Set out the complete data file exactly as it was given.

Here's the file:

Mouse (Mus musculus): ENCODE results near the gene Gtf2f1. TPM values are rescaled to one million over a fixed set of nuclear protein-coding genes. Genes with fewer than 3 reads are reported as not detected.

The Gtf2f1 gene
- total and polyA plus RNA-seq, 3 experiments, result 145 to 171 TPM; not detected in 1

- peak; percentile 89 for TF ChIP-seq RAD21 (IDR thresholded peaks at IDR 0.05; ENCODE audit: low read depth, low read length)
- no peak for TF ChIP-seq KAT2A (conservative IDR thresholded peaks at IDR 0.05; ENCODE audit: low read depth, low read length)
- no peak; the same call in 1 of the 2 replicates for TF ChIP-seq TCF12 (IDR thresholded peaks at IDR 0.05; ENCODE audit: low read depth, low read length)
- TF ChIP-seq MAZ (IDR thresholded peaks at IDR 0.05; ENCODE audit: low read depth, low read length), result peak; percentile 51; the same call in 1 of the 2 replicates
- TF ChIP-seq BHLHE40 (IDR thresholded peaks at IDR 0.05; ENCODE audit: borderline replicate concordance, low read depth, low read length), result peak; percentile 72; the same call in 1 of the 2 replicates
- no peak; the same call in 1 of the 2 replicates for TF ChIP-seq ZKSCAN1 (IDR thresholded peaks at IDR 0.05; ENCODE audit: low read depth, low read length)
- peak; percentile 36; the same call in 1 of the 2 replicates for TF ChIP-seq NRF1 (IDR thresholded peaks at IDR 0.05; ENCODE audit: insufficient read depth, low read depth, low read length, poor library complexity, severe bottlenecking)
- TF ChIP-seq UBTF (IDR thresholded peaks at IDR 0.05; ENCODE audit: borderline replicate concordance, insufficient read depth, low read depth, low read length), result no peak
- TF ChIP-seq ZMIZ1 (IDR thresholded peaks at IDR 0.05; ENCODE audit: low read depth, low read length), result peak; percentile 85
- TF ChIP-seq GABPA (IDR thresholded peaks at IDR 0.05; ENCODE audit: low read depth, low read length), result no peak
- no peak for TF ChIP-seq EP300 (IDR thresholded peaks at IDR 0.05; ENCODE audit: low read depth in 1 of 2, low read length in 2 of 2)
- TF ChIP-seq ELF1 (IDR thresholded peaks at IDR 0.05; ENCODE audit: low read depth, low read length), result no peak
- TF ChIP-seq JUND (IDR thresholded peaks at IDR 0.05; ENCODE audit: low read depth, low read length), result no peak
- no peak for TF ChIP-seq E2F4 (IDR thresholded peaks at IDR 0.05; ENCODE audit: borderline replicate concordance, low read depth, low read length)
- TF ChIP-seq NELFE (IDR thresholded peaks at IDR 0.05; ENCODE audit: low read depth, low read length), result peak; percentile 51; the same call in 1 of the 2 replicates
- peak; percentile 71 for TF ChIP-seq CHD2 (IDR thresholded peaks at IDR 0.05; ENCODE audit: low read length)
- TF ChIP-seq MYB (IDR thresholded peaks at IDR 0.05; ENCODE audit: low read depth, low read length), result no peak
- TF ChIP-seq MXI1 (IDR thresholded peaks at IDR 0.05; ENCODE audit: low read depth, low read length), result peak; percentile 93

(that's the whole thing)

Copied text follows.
Mouse (Mus musculus): ENCODE results near the gene Gtf2f1. TPM values are rescaled to one million over a fixed set of nuclear protein-coding genes. Genes with fewer than 3 reads are reported as not detected.

The Gtf2f1 gene
- total and polyA plus RNA-seq, 3 experiments, result 145 to 171 TPM; not detected in 1

- peak; percentile 89 for TF ChIP-seq RAD21 (IDR thresholded peaks at IDR 0.05; ENCODE audit: low read depth, low read length)
- no peak for TF ChIP-seq KAT2A (conservative IDR thresholded peaks at IDR 0.05; ENCODE audit: low read depth, low read length)
- no peak; the same call in 1 of the 2 replicates for TF ChIP-seq TCF12 (IDR thresholded peaks at IDR 0.05; ENCODE audit: low read depth, low read length)
- TF ChIP-seq MAZ (IDR thresholded peaks at IDR 0.05; ENCODE audit: low read depth, low read length), result peak; percentile 51; the same call in 1 of the 2 replicates
- TF ChIP-seq BHLHE40 (IDR thresholded peaks at IDR 0.05; ENCODE audit: borderline replicate concordance, low read depth, low read length), result peak; percentile 72; the same call in 1 of the 2 replicates
- no peak; the same call in 1 of the 2 replicates for TF ChIP-seq ZKSCAN1 (IDR thresholded peaks at IDR 0.05; ENCODE audit: low read depth, low read length)
- peak; percentile 36; the same call in 1 of the 2 replicates for TF ChIP-seq NRF1 (IDR thresholded peaks at IDR 0.05; ENCODE audit: insufficient read depth, low read depth, low read length, poor library complexity, severe bottlenecking)
- TF ChIP-seq UBTF (IDR thresholded peaks at IDR 0.05; ENCODE audit: borderline replicate concordance, insufficient read depth, low read depth, low read length), result no peak
- TF ChIP-seq ZMIZ1 (IDR thresholded peaks at IDR 0.05; ENCODE audit: low read depth, low read length), result peak; percentile 85
- TF ChIP-seq GABPA (IDR thresholded peaks at IDR 0.05; ENCODE audit: low read depth, low read length), result no peak
- no peak for TF ChIP-seq EP300 (IDR thresholded peaks at IDR 0.05; ENCODE audit: low read depth in 1 of 2, low read length in 2 of 2)
- TF ChIP-seq ELF1 (IDR thresholded peaks at IDR 0.05; ENCODE audit: low read depth, low read length), result no peak
- TF ChIP-seq JUND (IDR thresholded peaks at IDR 0.05; ENCODE audit: low read depth, low read length), result no peak
- no peak for TF ChIP-seq E2F4 (IDR thresholded peaks at IDR 0.05; ENCODE audit: borderline replicate concordance, low read depth, low read length)
- TF ChIP-seq NELFE (IDR thresholded peaks at IDR 0.05; ENCODE audit: low read depth, low read length), result peak; percentile 51; the same call in 1 of the 2 replicates
- peak; percentile 71 for TF ChIP-seq CHD2 (IDR thresholded peaks at IDR 0.05; ENCODE audit: low read length)
- TF ChIP-seq MYB (IDR thresholded peaks at IDR 0.05; ENCODE audit: low read depth, low read length), result no peak
- TF ChIP-seq MXI1 (IDR thresholded peaks at IDR 0.05; ENCODE audit: low read depth, low read length), result peak; percentile 93